2015 Rookie Re-Draft: Round Three

Jacob Feldman

crowderThe 2015 fantasy season is in the books, which means some owners are sitting back and binge watching their favorite show. While that might be enjoyable, it isn’t going to help them win the title next year. The smart owners are spending some time looking at current player values and trying to figure out where the deals are. Who are the players who are overvalued and who are the ones on the other end of the spectrum. Those lists are often dominated by young players, especially rookies.

In order to help you get a feel for the current value of last year’s crop, I joined eleven other writers and conducted a redraft of the 2015 rookie class. The rules were simple. Draft the player you feel is the best available for a team with no glaring holes. We assumed PPR scoring and a normal starting lineup (not superflex or 2QB). We went three rounds deep, and each writer was asked to supply some thoughts on the player they drafted. To give an extra perspective, I’ll also be commenting on each pick. Hopefully the pair of perspectives will help you with your own evaluations of the 2015 class, and you’ll be able to use the market to your advantage this off-season.

If you want to look back at either of the first two rounds, here are round one and round two. On to round three!

3.01 – Clive Walford, TE OAK

Typical draft range last year – After third round

Bruce’s thoughts – Walford has the ability to stretch the seam and blow by the defense with his run after the catch ability. He’s paired with Derek Carr, who has an affinity for targeting his tight ends. He has the potential to develop into a top five player at his position. My second choice for this pick would have been Jaelen Strong. His size and speed makes him difficult to cover. By drafting him in the third round, the Houston Texans spent enough capital to consider him as one of their premier prospects, which means they should give him enough mentoring to maximize his potential.

My thoughts – As is normally the case with the third round, at this point people are basically just looking to their favorite lottery tickets. To me, the third round is and should be all about the upside, because we all know the majority of these players are very unlikely to amount to anything. With that said, I do have some issues with Walford being the first tight end off the board. Yes, he does have upside, but he really didn’t do enough as a rookie to push him up my draft board. He certainly wasn’t good enough to make him my top player at the position.

3.02 – Javorius Allen, RB BAL

[am4show have=’g1;’ guest_error=’sub_message’ user_error=’sub_message’ ]

Typical draft range last year – Late second to middle third

Izzy’s thoughts – I was really hoping Matt Jones would somehow fall to me at this pick, but Austan took him at 2.12, which is a steal. Had Buck been off the board, I would have been left with a very difficult decision. I love Chris Conley’s upside, but hate his landing spot in KC. Jaelen Strong would have been the other option, but his work ethic and desire have been questioned. Not to mention there’s not a long-term solution at quarterback within sight in Houston. Based on my options, Buck was the obvious choice since he’s done enough with his opportunity to at least be relevant in the Ravens backfield for the 2016 season.

My thoughts – Personally I don’t think Allen is the running back of the future in Baltimore, but I do think he did enough to be in the mix for the 2016 season. He showed well as a pass-catcher towards the end of the season, which will help his cause for some kind of role quite a bit. As for the actually rushing, he was a little inconsistent. He had a lot of runs where he lost yardage or had no gain, but he also had some nice carries for 10+ yards. To me he still looks like a committee back instead of a bell cow, but he is definitely worth a shot at a position where almost anything can stronghappen.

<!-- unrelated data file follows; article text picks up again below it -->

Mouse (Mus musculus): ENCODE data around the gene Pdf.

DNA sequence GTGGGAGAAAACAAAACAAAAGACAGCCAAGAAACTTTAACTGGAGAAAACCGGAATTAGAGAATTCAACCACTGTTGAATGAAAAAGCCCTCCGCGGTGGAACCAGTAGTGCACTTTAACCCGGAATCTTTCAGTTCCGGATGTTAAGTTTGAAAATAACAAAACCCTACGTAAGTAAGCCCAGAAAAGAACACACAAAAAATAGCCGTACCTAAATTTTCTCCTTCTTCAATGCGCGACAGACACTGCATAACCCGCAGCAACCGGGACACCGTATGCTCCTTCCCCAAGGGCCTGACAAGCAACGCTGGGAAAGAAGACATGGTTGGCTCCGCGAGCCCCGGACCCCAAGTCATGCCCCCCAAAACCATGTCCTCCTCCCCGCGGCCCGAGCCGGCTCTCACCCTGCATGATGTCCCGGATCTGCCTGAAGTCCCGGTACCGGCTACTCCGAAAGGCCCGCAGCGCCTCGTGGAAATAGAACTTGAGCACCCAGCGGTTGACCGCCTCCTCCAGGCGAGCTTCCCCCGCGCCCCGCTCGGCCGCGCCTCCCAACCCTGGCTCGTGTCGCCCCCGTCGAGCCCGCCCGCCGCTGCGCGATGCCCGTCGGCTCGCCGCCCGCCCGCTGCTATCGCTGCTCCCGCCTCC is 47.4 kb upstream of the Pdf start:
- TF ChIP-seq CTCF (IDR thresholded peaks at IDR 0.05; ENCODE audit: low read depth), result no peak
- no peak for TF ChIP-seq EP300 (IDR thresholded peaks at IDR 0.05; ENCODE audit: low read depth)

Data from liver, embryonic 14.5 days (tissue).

3.03 – Jaelen Strong, WR HOU

Typical draft range last year – Early to middle second

Adam’s thoughts – I was stoked to get Strong at the start of the third round. Prior to being drafted by the Texans, he was a consensus first round rookie player. Now that he has fallen out of favor, he is one of my favorite buys out there. The 6’2’ 213 pound receiver reminds me of Alshon Jeffery, not entirely in size, but in the ability to high point the ball and win contested catches. You can see that on display when he caught a huge hail mary to cap off a two touchdown game versus the Colts in week five. He should easily win the number two job in Houston, and play opposite the coverage-taking mega monster known as Nuk. Jamison Crowder and Maxx Williams were next on my list.

My thoughts – Strong has and continues to be one of my favorite later round receivers in this draft class. His game definitely has some holes, but he has enough strengths in his game to be a very effective complementary receiver in the NFL. His ceiling is slightly limited by the quarterback play and the fact that he’s opposite from a target monster, but he has enough talent to be in the WR2 mix should the Texans ever work out their quarterback issues. You’re going to need to be a little patient with him, but I think he’ll be worth the investment, especially at this price.

3.04 – Maxx Williams, TE BAL

Typical draft range last year – Late first to middle second

My thoughts – Heading into the draft, I had every expectation of needing to decide between David Cobb and Chris Conley with my third round pick. I figured both of them would still be on the board, which they were, and I really like what they bring to the table at this price point. Between the two, I think I would have gone with Conley because of the higher upside. Then as the draft progressed, I watch with no small amount of surprise as drafter after drafter kept passing on Williams. If this were a real draft, I would have been trying to trade up into the late second to grab him. I’m a little shocked he fell to this spot.